Click the thumbnail for an in-depth photo tour of the North Carolina as she
appears today. This is an excellent source of super detailing info for builders of
the Classic Warships kit.
The parts comprising the North Carolina kit are shown at the
bottom of this page.
to view them
Etched brass frets
Click thumbnail images to see other
photos of Ken Summa's BB North Carolina
Starboard side forward
Starboard side aft
Plan view Ms 22 paint scheme
Classic Warships page
for ordering information
The two North Carolina
class battleships (North Carolina and Washington) were the first US
battleships to be commissioned after the 1922 Washington Naval treaty banning capital ship
production for 10 years. Both ships were in commission prior to World War 2 and saw a
great deal of action during the conflict. Most of their time was spent as carrier escorts
although they performed some bombardment work. The Washington is credited with
sinking the Japanese battlecruiser Kirishima in November of 1942 off Guadalcanal
during what was probably the first US battleship vs. battleship engagement.
The Classic Warship kit
sells for $295 ($260 waterline). The kit's many parts enable the builder to depict either Washington
or North Carolina in any configuration (and there were quite a few) from their
commissioning through late 1942 (North Carolina) or early 1943 (Washington).
And you can finish the model in any of three paint schemes. The two ships
wore the simple Ms 1 paint scheme in 1941, and then adopted Ms 12 Mod (the wavy version of
Ms 12) early-to-mid 1942. If these schemes aren't to your liking, complete the model
as Washington from late 1942 through early 1943 when she wore Ms 22.
This is a multi-media kit with resin, white metal, and photo-etched
brass parts. The hull, superstructure, and gun turrets are resin with fittings and gun
barrels cast from white metal. Two etched brass sheets are included, a generic
rails/ladders fret and a sheet with the catapults, cranes, radars, and 0.50 cal mgs
carried by North Carolina class ships. Resin cast parts are clean with no air
bubbles and very little flash. The white metal parts are also well done, including gun
barrels with the proper circular cross-section, not easy to accomplish in this media.
There was some flash present but the overall white metal quality was good.
Detail is first-rate. The finished model has the proper busy look, its decks
crowded with fittings, vents, doors, hatches, etc. The only substitution I would suggest,
if financially practical, is replace the kit turrets with those from the MB South
Dakota kit, whose turrets have the proper top/side rivet detail. This is
lacking on the Classic Warship's 16" turrets. However carley floats were often
stowed atop the turrets so the lack of detail can be hidden. You will need to fabricate
the masts from brass or plastic rod (not included), but clear instructions make this a
Two 1:350 sets of plans (one for general arrangement and the other for camouflage
patterns) are included. The instructions are well laid out and clearly illustrated, a big
improvement over earlier Classic Warship efforts. There are some deficiencies,
however. They provide no guidance on building the catapults and cranes; nor do they
specify the exact location of the superstructures that sit atop the boat deck. This
is important because there are no locating tabs to prevent the modeler from mis-aligning
these parts. Use the 1:350 plans to determine the proper location. These plans are
essential in building this model and should answer most of your questions. It is also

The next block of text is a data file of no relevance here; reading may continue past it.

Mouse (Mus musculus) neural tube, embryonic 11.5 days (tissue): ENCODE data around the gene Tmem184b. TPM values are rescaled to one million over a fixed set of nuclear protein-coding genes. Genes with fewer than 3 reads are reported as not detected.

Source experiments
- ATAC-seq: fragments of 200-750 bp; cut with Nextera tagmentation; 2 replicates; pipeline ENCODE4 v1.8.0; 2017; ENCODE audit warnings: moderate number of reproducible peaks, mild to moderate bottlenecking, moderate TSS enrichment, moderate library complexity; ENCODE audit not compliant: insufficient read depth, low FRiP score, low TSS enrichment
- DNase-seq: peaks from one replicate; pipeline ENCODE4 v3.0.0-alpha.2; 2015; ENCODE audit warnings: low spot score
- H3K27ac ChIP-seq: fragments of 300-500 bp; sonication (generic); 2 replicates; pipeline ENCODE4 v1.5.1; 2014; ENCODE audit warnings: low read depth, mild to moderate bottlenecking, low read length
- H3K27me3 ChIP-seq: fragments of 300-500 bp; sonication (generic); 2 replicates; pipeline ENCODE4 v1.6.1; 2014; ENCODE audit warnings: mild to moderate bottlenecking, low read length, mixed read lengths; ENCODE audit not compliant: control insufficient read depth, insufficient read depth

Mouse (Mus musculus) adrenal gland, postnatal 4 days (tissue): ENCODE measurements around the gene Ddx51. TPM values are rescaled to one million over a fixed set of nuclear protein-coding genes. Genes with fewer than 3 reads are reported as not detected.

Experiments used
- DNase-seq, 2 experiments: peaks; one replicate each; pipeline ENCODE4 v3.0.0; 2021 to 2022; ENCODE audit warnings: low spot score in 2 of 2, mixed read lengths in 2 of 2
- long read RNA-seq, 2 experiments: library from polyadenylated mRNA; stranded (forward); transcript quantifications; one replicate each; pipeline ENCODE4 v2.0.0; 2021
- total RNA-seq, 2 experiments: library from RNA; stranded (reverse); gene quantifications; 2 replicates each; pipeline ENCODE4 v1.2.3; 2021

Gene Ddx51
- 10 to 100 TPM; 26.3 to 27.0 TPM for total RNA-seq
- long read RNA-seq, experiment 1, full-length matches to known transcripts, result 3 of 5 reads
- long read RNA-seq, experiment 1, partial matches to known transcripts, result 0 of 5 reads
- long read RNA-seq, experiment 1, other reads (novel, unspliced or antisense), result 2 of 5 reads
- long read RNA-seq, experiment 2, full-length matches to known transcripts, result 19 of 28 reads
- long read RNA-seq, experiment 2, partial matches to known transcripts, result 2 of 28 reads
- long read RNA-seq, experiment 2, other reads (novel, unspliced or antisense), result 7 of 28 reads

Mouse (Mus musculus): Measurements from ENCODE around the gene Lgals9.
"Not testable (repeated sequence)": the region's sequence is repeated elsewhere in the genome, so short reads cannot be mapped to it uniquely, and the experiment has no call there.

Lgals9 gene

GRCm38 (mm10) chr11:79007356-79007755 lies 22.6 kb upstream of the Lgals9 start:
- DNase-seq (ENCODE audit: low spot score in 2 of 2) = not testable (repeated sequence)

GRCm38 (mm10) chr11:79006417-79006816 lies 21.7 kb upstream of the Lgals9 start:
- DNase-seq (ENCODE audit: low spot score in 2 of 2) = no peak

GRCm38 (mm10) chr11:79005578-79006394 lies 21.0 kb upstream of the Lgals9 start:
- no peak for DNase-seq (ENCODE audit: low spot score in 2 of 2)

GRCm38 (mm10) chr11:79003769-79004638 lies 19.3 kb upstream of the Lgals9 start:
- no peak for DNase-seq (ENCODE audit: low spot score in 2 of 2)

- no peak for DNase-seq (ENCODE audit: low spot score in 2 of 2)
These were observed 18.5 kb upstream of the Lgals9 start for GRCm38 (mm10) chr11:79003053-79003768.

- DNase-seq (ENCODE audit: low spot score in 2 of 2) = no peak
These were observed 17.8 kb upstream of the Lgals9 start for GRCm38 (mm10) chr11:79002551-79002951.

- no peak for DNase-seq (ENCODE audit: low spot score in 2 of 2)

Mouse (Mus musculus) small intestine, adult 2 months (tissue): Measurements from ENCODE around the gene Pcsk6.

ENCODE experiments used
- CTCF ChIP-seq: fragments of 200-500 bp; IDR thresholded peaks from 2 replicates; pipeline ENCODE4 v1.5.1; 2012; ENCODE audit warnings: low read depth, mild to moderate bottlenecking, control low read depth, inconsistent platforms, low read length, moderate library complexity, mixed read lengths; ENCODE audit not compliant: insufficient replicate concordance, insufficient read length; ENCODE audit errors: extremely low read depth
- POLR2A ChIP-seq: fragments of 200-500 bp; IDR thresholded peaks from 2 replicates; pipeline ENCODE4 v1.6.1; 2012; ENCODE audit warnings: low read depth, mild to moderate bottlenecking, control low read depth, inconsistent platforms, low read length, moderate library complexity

worth noting that instructions include a useful table listing both armament and propeller
arrangements during the 1941-1942 time frame. This will help you sort out the proper
fit for the period you choose to depict. Unfortunately, there is no parts list to
help you inventory the many resin and white metal pieces.
I built the Washington as she
appeared when she sank Kirishima in 1942. At that time she did not have any
0.50 cal mg but had at least forty 20 mm guns. The kit builds up nicely straight from the
box. However, there are a few areas about which modelers should be forewarned. First,
there are numerous resin parts requiring clean up. While some of them are quickly prepped,
others will need extra care (main turret bottoms, splinter shields, etc.). Next - and this
depends on the version you are building - there are many small AA weapons to assembled and
attached to the deck.
There are two etched brass frets, one of
which is a generic railing/ladder set. Some would prefer railing that is pre-cut to the
proper dimensions. While this makes photo-etch application easier, a generic set keeps
costs lower than they might otherwise be. For those who have a hard time using generic
sets, cut off a 2" piece and use it as a guide for cutting railing to the proper
size. It should also be noted that there is more than enough railing to outfit the ship,
so you'll get a second chance if you mangle a piece. This is not always the case
with custom fitted railing.
The 01 level (or shelter deck) is a thin
casting that results in a lengthy seam when placed on the deck. Fill this with putty,
superglue, paint, or a combination of all three. This was one of the most difficult
construction steps because of the bulkhead detail adjacent to the seam. Exercise
caution so that you don't obliterate these details in the process of sanding smooth the
filler material. I did not keep track of my time on the model (I worked on it
sporadically over a two month period) but it seemed to go together fairly rapidly for a
model of this size and complexity.
The North Carolina is one of
the best kits thus far from Classic Warships and well worth the asking price. Everything
about it is first rate, from the casting to the instructions to the many configuration
options. The North Carolina is definitely not for beginners, but modelers with a
few 1:350 scale resin kits in their past should not have too many problems.